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The Hanbury Arms Public House the Sassoon Mausoleum

A Grade II Listed Building in Brighton and Hove, The City of Brighton and Hove

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Latitude: 50.8178 / 50°49'4"N

Longitude: -0.1189 / 0°7'8"W

OS Eastings: 532606

OS Northings: 103713

OS Grid: TQ326037

Mapcode National: GBR KQH.LRD

Mapcode Global: FRA B6MX.ZDW

Entry Name: The Hanbury Arms Public House the Sassoon Mausoleum

Listing Date: 13 October 1952

Last Amended: 26 August 1999

Grade: II

Source: Historic England

Source ID: 1380706

English Heritage Legacy ID: 481030

Location: Brighton and Hove, BN2

County: The City of Brighton and Hove

Electoral Ward/Division: East Brighton

Built-Up Area: Brighton and Hove

Traditional County: Sussex

Lieutenancy Area (Ceremonial County): East Sussex

Church of England Parish: Brighton St George with St Anne and St Mark

Church of England Diocese: Chichester

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Listing Text


577-1/49/660 (East side)
13/10/52 The Sassoon Mausoleum
(Formerly Listed as:
The Bombay Arms Public House)


Includes: No.83 The Hanbury Arms Public House ST GEORGE'S
Mausoleum for Sir Albert Sassoon, now public house. 1892.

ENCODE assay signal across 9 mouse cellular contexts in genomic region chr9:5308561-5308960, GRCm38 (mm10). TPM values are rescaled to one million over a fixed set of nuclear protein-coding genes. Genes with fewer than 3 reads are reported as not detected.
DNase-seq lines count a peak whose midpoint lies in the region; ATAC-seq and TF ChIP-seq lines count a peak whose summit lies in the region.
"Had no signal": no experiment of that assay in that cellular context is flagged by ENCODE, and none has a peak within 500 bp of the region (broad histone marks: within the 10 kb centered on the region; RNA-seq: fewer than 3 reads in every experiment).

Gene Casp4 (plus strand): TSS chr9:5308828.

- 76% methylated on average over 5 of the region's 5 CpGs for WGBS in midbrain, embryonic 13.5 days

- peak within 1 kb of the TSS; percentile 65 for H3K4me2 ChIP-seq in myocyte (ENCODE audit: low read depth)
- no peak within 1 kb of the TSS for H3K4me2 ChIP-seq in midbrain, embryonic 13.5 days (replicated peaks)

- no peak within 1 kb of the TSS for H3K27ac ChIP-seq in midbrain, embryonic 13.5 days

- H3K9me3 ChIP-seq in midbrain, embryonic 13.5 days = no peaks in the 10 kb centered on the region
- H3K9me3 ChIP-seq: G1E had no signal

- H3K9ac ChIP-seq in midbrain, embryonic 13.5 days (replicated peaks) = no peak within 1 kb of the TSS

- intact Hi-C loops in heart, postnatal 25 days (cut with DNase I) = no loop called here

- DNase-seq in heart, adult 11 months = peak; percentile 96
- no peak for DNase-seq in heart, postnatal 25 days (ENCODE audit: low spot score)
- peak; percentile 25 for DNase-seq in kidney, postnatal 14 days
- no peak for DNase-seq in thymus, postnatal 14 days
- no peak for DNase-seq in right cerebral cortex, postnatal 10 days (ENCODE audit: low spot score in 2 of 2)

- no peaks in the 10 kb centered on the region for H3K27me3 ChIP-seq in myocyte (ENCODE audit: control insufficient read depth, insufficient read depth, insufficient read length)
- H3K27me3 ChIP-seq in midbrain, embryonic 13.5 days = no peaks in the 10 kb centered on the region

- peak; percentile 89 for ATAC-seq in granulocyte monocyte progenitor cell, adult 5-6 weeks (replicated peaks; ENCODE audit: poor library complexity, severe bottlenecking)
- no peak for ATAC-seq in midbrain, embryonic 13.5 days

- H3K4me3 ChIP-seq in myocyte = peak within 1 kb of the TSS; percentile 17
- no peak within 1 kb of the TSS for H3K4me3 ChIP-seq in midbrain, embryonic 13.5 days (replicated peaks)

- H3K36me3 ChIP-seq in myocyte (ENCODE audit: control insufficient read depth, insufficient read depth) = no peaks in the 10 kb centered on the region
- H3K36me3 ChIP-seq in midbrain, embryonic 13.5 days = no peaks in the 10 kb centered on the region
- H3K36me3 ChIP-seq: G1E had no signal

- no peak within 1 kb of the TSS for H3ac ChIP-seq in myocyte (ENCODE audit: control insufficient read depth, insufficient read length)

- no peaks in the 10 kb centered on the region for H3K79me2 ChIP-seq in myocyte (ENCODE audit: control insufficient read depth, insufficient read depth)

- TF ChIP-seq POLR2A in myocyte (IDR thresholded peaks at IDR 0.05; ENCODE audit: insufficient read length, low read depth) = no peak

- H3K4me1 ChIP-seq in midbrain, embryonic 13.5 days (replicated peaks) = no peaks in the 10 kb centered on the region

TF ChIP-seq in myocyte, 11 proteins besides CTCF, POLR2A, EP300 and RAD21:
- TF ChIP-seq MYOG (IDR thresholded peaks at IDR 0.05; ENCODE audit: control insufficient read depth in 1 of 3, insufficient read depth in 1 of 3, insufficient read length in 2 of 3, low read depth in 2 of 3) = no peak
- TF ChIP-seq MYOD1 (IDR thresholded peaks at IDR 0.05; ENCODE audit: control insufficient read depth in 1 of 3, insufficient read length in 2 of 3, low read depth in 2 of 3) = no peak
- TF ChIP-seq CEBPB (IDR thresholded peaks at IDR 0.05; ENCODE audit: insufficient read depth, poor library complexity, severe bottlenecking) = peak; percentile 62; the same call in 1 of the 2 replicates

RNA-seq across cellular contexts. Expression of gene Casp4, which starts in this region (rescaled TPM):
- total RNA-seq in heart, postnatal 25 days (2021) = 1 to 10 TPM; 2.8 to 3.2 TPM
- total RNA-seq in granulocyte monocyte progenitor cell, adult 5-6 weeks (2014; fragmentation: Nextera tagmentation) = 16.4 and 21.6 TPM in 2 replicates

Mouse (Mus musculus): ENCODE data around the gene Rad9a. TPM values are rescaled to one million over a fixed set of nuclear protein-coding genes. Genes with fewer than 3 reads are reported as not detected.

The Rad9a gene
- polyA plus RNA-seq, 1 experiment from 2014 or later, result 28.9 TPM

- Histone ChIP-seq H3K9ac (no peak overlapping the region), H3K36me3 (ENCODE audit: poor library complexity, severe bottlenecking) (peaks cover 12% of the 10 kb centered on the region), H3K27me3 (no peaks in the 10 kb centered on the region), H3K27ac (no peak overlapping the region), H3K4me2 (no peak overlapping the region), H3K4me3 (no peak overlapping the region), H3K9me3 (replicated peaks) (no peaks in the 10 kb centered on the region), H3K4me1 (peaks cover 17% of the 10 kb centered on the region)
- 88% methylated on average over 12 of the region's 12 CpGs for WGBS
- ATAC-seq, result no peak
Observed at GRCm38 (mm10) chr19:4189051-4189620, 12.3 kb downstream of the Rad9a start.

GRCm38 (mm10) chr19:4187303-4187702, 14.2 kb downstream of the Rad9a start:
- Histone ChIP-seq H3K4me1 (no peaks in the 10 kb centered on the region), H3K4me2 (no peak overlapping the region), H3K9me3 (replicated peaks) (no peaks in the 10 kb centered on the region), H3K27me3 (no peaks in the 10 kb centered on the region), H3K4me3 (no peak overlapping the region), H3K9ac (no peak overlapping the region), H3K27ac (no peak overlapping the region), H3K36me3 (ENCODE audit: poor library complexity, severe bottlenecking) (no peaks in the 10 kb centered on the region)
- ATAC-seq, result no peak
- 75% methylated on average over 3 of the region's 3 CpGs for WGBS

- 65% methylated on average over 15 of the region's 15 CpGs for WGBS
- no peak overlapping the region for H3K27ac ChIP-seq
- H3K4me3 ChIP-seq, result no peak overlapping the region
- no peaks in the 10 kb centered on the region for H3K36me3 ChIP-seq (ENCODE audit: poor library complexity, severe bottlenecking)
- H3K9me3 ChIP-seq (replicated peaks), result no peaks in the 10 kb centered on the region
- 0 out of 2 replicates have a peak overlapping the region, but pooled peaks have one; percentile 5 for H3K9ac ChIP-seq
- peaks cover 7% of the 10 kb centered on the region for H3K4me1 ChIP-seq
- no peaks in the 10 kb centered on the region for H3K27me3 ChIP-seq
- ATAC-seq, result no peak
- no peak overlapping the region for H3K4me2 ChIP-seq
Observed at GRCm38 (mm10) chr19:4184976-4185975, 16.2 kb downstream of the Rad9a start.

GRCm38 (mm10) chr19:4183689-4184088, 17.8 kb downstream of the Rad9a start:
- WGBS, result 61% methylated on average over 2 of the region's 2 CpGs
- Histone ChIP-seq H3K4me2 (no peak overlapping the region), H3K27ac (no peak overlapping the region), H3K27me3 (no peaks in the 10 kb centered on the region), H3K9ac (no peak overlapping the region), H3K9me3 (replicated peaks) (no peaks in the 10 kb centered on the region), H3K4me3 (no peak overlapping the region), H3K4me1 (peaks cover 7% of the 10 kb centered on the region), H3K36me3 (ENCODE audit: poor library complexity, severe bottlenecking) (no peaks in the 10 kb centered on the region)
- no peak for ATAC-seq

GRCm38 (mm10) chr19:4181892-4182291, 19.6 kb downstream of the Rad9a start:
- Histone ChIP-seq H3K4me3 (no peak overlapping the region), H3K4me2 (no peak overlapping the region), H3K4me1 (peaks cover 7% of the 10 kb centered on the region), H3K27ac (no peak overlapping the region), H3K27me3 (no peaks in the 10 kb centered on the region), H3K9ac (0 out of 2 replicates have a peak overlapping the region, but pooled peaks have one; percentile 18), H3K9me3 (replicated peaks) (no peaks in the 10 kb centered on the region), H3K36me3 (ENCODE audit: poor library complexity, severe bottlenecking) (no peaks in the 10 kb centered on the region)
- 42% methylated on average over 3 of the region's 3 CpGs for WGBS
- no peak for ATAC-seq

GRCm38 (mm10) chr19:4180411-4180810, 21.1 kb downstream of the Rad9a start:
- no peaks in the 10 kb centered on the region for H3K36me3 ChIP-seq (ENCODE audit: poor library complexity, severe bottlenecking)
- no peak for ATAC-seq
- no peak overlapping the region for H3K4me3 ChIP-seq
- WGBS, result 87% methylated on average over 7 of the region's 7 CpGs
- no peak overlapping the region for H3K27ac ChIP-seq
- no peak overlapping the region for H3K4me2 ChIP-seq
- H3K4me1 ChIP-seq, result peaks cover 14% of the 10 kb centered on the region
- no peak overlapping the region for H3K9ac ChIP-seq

Stucco. Tent roof of copper. Square in plan with wing to
EXTERIOR: single storey over basement. In imitation of Nash's
Mughal-inspired design of the Royal Pavilion (qv). Elevation
to Saint George's Road is blank, except for a pilaster with
shallow trilobed-arched recess at party wall and at corner.
Cable cornice and lotus parapet continuous. On Paston Place
elevation, piers with a pair of thick pilasters with
trilobed-arched recesses. Flat-arched entrance to right set in
aedicule formed by projecting section of wall and topped by a
trilobed-arch, variously moulded; machicolated parapet above
entrance. To the right of the entrance a lower range
containing a second entrance with cornice and parapet to match
main elevations. Roof circular in plan, supported on a low
panelled drum; metal sheets with rib rolls terminates in
acanthus-leaf and urn finial similar to those found on the
Pavilion. The listing includes the 3-storey, 3-window range
terraced house of irregular plan to the east, which is now the
Hanbury Arms.
HISTORICAL NOTE: Sir Albert lived at No.1 Eastern Terrace
(qv), and was buried here in 1896; his son, Sir Edward, was
interred in 1912. Their remains were removed in 1933 by Sir
Philip, who sold the structure. It served as an air raid
shelter during the war, and became part of the adjacent public
house in 1953.
(Carder T: The Encyclopaedia of Brighton: Lewes: 1990-: 166B).

Listing NGR: TQ3260603713

This text is from the original listing, and may not necessarily reflect the current setting of the building.

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